Q. I’m still breastfeeding my 15-month-old, and I’d like to continue for a little while longer. The problem is, she’s started biting me while nursing! It’s making what was once a great mother-daughter experience pretty unpleasant. Any suggestions on how to deter my daughter from her newfound bad habit?
A. During teething time, babies will gnaw on anything — including a mother’s nipples! Don’t let this annoying habit lead you to wean your baby sooner than she is ready. According to many studies, the longer a baby is breastfed, the smarter and healthier she will be. The following tips will help discourage your baby’s inclination to nibble — and lessen the pain when she does — so you both can extend, and enjoy, your nursing relationship.
Say “ouch!” When it hurts, say so. Your reaction may take your baby by surprise, causing her to promptly stop biting. When used on a younger baby — say, 9 months — an exaggerated startle response can lead to the baby weaning prematurely. At 15 months, however, your baby is probably old enough to understand your emotional reaction without being driven to stop nursing.
Try a counterintuitive trick. When your baby bites, the natural reaction is to pull her away from the nipple. Instead, pull her more tightly against your breast. This buries her nose temporarily in the breast, causing her to open her mouth to breathe. When she releases the biting pressure, immediately resume your normal nursing. Eventually, she’ll associate biting with this unpleasant buried-in-the-breast experience.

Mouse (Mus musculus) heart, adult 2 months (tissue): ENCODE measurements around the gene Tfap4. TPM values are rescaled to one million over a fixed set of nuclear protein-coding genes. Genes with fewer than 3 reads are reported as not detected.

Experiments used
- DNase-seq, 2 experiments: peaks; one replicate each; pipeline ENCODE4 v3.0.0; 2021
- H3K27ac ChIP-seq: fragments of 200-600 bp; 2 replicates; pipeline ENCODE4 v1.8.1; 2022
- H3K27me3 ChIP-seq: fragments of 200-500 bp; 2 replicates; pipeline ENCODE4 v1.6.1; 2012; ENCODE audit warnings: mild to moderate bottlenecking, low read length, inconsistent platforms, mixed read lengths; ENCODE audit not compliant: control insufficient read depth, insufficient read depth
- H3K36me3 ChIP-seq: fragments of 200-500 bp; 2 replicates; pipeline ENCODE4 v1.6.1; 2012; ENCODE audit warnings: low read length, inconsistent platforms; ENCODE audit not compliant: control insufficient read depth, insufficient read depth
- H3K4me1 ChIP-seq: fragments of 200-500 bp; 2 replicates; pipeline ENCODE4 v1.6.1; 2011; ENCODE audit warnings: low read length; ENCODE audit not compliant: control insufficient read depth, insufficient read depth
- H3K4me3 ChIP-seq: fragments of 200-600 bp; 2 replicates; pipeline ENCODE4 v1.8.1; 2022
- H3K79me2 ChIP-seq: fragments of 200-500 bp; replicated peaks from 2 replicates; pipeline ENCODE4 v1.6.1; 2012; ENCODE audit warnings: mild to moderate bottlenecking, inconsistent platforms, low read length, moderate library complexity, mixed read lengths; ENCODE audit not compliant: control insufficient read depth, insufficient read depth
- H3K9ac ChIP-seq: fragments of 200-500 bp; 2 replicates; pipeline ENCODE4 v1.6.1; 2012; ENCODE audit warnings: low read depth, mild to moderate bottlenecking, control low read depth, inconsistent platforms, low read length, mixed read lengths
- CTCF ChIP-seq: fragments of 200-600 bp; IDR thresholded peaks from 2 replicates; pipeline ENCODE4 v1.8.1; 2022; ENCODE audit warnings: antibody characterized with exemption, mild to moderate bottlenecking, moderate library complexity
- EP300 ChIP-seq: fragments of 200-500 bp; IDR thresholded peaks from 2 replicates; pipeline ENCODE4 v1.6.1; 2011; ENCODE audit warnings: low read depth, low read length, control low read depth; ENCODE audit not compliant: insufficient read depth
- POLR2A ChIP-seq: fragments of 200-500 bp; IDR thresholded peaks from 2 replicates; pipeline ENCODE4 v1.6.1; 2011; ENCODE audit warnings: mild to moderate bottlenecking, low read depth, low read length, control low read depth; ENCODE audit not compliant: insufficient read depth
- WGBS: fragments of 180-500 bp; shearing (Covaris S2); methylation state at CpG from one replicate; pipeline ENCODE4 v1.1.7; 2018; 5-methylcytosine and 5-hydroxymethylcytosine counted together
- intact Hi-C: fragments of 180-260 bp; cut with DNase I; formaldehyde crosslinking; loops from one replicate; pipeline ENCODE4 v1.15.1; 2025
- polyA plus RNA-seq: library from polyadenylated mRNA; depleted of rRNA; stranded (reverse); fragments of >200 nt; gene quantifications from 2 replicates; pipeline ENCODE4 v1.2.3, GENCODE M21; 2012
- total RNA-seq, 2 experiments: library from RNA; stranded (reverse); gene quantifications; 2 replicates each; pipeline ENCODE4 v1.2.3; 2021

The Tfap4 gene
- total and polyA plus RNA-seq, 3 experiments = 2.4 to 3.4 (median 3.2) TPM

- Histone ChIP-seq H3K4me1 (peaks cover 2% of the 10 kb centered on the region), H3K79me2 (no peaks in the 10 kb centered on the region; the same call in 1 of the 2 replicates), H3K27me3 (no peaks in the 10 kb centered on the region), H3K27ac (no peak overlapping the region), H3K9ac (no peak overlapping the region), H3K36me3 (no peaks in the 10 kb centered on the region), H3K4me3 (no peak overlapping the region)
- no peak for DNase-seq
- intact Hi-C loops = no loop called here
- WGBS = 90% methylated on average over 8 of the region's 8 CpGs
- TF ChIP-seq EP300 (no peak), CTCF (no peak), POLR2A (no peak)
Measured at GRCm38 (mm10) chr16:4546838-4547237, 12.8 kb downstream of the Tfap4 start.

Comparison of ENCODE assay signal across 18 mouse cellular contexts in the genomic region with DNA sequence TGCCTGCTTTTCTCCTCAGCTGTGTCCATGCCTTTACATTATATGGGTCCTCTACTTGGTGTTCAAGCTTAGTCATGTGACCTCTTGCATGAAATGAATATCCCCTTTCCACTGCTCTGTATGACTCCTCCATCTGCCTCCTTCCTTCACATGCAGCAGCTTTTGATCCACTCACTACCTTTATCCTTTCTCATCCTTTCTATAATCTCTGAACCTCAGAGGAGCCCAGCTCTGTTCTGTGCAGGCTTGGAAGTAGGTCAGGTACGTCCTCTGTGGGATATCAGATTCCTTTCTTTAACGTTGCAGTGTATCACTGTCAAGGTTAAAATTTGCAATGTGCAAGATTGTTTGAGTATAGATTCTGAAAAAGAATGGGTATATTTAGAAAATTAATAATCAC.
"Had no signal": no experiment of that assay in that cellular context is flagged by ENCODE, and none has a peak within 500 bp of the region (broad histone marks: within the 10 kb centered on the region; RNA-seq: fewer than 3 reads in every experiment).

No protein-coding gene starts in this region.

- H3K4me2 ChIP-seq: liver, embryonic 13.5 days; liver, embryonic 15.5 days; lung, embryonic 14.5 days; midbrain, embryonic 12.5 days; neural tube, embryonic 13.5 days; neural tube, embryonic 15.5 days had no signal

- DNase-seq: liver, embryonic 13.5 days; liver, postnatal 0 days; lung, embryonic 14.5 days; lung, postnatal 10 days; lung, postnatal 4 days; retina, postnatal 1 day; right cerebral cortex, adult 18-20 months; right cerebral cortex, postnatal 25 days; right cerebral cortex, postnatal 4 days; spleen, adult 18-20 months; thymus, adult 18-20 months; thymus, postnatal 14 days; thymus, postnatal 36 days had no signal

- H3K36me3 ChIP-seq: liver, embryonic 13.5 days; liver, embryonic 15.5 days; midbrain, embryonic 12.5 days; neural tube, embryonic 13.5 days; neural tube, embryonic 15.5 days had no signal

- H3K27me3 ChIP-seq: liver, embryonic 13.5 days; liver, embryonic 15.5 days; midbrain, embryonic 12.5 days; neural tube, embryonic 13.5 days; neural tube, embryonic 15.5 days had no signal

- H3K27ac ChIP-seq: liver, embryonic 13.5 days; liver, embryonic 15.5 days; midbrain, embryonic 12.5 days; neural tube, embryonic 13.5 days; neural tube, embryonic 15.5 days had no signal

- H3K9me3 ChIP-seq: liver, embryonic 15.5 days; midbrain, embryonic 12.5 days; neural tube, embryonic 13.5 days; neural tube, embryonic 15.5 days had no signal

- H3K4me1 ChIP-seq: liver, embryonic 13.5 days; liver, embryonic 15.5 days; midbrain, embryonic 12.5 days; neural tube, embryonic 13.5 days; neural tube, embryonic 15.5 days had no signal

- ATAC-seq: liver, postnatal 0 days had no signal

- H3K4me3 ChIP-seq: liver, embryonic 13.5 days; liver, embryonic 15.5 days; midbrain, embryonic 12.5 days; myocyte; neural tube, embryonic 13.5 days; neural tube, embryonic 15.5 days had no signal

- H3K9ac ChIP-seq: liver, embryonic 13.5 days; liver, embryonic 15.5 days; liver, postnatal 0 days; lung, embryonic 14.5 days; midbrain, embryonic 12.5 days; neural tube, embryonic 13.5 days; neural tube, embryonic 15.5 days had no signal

Protect your nipple. Keep a finger near the corner of her mouth while your baby nurses. Instead of yanking and yelling when she clamps down, work your index finger between your baby’s gums and gently pry her jaws apart. Hook the end of your finger around the nipple to protect it as you withdraw it from baby’s mouth.
Go with knuckle-gnawing. As soon as she starts biting, immediately stop nursing and let her gnaw on your knuckle instead. This nipple-saving trick works especially well if your baby is experiencing gum pain during teething.
Use the pull off and put down technique. When she bites, immediately pry her off the breast and put her down. Don’t do this in a punitive way, but rather matter-of-factly. You want her to make the connection: biting while nursing equals an end to nursing for now.
Try the jaw pull-down. As soon as she starts biting, take your index finger of your free hand, place it just below her lower lip, and gently press down on her chin. This will greatly lessen the biting pressure.